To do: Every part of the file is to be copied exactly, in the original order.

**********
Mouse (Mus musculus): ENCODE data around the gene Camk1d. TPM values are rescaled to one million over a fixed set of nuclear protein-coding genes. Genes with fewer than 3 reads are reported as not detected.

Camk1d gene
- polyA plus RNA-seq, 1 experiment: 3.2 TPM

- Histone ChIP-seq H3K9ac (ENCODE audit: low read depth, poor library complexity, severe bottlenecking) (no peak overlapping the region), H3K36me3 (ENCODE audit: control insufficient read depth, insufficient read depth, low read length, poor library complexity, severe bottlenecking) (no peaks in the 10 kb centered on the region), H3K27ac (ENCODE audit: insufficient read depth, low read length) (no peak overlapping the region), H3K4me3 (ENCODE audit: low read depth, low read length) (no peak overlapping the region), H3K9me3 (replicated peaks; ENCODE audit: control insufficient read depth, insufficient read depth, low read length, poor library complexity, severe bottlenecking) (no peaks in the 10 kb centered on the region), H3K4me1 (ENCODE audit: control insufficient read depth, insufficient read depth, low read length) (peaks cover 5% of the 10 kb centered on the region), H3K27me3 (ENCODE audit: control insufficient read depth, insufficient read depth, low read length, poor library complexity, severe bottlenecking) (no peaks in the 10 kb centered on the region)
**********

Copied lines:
Mouse (Mus musculus): ENCODE data around the gene Camk1d. TPM values are rescaled to one million over a fixed set of nuclear protein-coding genes. Genes with fewer than 3 reads are reported as not detected.

Camk1d gene
- polyA plus RNA-seq, 1 experiment: 3.2 TPM

- Histone ChIP-seq H3K9ac (ENCODE audit: low read depth, poor library complexity, severe bottlenecking) (no peak overlapping the region), H3K36me3 (ENCODE audit: control insufficient read depth, insufficient read depth, low read length, poor library complexity, severe bottlenecking) (no peaks in the 10 kb centered on the region), H3K27ac (ENCODE audit: insufficient read depth, low read length) (no peak overlapping the region), H3K4me3 (ENCODE audit: low read depth, low read length) (no peak overlapping the region), H3K9me3 (replicated peaks; ENCODE audit: control insufficient read depth, insufficient read depth, low read length, poor library complexity, severe bottlenecking) (no peaks in the 10 kb centered on the region), H3K4me1 (ENCODE audit: control insufficient read depth, insufficient read depth, low read length) (peaks cover 5% of the 10 kb centered on the region), H3K27me3 (ENCODE audit: control insufficient read depth, insufficient read depth, low read length, poor library complexity, severe bottlenecking) (no peaks in the 10 kb centered on the region)